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Last edited: January 03, 2012

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A club is a type of community group that brings together community members around particular fields of interest or activities. One may propose to integrate campaign action into the activities of existing clubs, or stimulate the emergence of new clubs dedicated to supporting an existing campaign. Activists’ kits or special kits for clubs can suggest specific activities and help promote a coherent message. In reading / book clubs, members discuss texts they have read (or they read to illiterate members).


A popular example is the Soul Buddyz Club, a platform initiated by Soul City in South Africa, where children interact to be proactive, responsible agents of change within their communities. Some 2.000 schools and libraries are affiliated to the Soul Buddyz movement.

In Orissa State (India), the We Can campaign co-operates with a State-wide network of women’s self-help groups, which exist even in the most remote communities, to animate discussion on gender equality and violence against women.

Case Study: “My Strength Is Not for Hurting” campaign

The original campaign was launched in February 2001 by Men Can Stop Rape, a US organization, to prevent rape and other forms of dating violence among youth. The primary target audience was male youth in public high schools in Washington, DC. Secondary target audiences were their female counterparts and school administrators, nurses, teachers, and coaches.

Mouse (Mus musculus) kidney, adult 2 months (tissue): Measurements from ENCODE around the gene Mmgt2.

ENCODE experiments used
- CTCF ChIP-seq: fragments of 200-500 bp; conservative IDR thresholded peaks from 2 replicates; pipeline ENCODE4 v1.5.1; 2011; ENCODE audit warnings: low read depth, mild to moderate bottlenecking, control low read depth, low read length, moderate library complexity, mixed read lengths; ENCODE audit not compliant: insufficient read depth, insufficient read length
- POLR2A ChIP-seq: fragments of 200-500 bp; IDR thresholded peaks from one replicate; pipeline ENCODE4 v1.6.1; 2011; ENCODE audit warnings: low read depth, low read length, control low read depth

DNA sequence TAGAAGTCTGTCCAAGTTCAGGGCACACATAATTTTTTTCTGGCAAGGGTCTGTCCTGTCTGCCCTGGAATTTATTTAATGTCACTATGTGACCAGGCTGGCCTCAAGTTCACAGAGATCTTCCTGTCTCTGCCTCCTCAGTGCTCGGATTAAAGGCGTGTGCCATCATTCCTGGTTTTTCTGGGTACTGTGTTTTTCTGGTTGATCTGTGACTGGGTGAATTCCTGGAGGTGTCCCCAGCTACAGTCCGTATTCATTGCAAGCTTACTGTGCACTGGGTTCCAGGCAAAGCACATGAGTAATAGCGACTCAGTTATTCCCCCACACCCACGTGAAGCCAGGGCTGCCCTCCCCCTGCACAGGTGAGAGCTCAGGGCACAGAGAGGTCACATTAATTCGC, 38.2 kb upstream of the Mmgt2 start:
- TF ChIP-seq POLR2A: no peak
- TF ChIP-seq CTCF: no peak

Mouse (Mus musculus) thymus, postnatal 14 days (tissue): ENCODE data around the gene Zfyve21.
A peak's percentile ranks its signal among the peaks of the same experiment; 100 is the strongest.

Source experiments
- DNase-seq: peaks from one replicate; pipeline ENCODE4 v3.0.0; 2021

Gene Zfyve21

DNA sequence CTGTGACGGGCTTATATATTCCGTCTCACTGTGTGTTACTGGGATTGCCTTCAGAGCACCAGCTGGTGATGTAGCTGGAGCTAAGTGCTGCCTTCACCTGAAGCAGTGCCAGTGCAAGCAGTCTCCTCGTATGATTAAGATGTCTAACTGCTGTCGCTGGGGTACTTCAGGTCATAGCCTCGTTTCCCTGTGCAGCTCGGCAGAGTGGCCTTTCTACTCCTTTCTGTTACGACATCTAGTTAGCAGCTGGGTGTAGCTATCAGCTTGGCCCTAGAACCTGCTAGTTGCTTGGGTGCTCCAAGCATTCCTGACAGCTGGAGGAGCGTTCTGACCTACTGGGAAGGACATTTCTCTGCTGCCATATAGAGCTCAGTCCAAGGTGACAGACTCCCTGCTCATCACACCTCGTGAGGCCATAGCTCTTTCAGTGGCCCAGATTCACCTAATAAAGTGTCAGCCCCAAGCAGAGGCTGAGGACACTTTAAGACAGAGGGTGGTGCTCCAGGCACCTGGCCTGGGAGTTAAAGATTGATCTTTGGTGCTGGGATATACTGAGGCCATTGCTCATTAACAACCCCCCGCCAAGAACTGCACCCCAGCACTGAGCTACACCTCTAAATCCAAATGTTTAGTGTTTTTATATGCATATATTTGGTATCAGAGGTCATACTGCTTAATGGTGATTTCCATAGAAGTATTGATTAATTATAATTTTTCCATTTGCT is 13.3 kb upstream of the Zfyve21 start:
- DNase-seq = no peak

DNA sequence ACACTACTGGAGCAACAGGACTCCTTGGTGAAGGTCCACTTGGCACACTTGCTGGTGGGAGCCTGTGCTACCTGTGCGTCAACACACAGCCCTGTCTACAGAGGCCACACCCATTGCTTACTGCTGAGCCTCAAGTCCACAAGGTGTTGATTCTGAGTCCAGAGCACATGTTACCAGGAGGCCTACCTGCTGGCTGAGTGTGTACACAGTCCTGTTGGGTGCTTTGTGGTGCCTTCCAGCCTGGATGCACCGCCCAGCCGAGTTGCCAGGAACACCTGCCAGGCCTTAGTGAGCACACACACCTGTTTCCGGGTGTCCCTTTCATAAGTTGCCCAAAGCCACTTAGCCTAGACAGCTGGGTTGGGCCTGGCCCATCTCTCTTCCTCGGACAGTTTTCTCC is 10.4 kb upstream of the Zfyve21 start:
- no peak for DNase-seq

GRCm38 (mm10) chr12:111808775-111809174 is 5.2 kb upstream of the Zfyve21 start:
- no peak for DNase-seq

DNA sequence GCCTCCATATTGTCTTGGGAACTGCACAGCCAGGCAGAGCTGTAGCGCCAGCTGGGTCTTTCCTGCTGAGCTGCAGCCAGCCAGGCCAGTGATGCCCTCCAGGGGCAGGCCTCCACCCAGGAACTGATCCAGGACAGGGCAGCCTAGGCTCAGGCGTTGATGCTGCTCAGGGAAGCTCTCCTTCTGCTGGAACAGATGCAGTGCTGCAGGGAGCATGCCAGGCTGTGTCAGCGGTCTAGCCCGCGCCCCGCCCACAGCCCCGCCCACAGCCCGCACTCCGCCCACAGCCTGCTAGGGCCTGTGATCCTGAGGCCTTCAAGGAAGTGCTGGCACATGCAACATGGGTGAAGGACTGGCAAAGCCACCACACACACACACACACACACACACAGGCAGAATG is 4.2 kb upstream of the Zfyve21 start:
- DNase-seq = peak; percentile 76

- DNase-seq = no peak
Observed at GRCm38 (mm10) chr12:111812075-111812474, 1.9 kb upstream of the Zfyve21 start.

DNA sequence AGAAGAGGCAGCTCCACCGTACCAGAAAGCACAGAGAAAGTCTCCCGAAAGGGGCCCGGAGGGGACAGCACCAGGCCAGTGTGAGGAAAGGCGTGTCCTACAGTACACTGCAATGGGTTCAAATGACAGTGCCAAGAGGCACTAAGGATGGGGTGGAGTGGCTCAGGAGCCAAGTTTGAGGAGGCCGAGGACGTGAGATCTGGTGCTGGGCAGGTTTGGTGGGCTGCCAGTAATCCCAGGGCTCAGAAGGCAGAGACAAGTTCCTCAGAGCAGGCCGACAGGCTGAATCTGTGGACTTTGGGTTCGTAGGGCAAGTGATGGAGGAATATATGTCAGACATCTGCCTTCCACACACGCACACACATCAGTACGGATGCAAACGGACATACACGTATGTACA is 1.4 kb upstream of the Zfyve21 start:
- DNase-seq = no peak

The campaign model has been adopted in various communities in the USA and South Africa. In 2005, the California Coalition Against Sexual Assault (CALCASA) launched the My Strength Campaign in California to engage high school-age males (14-18 years) as allies in preventing sexual violence. The campaign consisted of two main components: a state-wide media component and Men of Strength (MOST) Clubs in high schools at six “pilot sites”. The key purpose of MOST clubs was to build participants’ capacity to recognize dominant images of masculinity, challenge their harmful aspects and develop masculine “counter stories” to prevent violence.

The campaign ran for one academic year. An evaluation survey comparing students in high schools with and without MOST clubs found that exposure to the campaign was consistently associated with small but positive differences in social climate and attitudes at schools. This effect was stronger where the state-wide media component was complemented by MOST clubs.

Visit the campaign website in English and Spanish.

Read the evaluation of the campaign.